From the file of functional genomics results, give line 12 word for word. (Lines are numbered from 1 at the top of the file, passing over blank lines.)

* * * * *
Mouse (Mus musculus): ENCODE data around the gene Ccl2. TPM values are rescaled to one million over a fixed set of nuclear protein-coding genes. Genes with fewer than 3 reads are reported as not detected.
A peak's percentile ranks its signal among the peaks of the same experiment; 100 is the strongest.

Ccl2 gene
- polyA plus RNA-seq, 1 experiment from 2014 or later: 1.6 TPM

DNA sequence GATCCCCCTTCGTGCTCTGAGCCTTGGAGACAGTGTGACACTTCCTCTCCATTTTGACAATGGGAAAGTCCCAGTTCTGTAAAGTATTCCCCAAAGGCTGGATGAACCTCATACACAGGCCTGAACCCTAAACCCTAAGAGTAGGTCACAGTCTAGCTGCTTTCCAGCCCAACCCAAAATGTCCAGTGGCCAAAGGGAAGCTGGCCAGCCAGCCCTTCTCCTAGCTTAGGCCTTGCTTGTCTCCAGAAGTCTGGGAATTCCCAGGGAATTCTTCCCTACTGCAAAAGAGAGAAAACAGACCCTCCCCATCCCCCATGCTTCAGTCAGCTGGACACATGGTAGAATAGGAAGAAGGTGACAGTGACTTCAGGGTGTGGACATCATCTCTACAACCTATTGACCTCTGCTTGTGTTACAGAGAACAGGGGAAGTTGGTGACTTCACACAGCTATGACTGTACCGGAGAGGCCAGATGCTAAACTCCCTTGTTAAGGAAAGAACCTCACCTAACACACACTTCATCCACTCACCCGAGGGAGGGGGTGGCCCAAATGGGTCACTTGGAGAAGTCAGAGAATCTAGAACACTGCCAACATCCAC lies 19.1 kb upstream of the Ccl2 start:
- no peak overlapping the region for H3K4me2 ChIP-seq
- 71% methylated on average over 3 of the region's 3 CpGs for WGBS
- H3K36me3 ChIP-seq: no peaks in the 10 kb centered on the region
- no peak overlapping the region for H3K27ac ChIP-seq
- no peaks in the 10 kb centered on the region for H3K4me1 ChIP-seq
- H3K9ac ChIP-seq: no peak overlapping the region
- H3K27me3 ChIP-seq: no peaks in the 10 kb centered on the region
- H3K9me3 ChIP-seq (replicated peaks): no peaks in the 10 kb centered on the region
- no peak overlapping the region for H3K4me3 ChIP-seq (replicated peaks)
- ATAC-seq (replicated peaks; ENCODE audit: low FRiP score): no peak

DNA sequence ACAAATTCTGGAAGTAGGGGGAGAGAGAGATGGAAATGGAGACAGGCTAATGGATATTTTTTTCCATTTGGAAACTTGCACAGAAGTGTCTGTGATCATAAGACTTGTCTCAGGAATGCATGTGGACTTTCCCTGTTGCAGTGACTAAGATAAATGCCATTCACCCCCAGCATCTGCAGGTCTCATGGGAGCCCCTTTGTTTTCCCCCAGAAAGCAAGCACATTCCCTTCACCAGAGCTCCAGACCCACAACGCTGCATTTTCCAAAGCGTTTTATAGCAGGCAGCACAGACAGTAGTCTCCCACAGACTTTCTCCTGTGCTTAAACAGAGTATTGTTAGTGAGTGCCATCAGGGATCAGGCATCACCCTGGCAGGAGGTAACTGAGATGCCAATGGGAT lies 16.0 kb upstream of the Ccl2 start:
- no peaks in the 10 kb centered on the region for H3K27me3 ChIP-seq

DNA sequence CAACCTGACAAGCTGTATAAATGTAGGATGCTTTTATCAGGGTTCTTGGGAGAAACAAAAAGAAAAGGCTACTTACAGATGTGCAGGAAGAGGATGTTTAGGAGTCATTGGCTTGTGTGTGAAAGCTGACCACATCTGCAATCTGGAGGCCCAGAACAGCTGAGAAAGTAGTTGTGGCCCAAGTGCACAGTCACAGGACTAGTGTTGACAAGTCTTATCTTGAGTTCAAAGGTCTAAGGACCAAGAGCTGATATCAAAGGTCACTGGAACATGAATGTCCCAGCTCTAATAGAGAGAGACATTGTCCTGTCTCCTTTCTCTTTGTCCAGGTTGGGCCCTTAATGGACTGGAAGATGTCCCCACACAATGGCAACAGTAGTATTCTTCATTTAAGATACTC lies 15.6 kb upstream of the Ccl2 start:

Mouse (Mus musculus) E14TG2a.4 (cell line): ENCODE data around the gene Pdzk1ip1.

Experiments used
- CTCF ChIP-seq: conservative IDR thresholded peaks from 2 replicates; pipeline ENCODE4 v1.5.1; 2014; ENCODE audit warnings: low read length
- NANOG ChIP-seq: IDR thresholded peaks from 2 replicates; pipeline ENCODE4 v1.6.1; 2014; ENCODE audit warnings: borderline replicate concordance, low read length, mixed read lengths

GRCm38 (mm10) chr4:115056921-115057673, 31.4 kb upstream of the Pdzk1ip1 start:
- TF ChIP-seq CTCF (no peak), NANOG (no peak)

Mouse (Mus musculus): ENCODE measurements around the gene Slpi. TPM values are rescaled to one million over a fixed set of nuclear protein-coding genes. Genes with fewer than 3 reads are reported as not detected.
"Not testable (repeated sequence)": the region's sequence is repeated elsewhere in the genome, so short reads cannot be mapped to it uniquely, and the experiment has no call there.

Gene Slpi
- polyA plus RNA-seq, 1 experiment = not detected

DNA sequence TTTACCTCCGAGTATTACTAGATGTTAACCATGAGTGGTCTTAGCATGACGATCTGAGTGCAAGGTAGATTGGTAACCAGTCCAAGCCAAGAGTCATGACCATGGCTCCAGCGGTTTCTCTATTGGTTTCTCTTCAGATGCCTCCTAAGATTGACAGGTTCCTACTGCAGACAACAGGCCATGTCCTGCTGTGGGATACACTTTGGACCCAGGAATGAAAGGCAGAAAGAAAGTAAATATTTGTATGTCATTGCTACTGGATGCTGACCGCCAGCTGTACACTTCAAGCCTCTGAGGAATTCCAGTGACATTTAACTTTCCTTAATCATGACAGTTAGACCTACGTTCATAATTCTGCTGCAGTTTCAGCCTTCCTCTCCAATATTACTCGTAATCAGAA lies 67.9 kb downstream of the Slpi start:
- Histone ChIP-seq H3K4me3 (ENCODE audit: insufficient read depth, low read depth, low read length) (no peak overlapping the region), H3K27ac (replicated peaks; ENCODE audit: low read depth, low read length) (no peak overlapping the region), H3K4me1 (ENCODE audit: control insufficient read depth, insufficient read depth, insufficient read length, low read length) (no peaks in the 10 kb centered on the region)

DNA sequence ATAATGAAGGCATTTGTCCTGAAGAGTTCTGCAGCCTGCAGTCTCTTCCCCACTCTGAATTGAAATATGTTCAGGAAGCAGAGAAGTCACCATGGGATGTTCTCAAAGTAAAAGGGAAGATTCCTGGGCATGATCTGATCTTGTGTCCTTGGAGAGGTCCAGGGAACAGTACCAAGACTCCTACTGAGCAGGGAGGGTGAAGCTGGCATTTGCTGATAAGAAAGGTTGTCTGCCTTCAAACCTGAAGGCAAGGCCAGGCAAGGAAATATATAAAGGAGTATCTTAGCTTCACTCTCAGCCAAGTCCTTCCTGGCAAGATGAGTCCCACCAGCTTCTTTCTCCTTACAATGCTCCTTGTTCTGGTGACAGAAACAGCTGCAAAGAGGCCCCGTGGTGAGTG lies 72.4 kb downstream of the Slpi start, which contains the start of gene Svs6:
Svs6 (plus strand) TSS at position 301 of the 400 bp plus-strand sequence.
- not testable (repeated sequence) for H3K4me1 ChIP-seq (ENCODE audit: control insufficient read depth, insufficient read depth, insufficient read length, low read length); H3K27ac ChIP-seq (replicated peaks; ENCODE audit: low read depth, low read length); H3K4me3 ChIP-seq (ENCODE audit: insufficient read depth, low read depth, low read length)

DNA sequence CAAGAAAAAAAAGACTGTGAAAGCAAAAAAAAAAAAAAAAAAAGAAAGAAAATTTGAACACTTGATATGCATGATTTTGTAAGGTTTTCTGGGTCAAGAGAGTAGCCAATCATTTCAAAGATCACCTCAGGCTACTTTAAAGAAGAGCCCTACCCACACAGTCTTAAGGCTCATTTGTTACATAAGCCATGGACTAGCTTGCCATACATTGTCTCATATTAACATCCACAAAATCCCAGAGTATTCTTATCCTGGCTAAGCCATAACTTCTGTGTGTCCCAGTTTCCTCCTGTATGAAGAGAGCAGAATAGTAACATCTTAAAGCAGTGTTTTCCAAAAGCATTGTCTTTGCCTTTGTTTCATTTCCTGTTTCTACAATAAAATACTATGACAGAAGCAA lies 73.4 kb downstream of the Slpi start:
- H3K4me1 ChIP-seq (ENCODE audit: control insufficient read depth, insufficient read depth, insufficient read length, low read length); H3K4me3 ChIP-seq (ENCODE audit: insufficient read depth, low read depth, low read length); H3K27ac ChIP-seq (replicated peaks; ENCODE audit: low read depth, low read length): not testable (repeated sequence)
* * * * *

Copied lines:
- H3K27me3 ChIP-seq: no peaks in the 10 kb centered on the region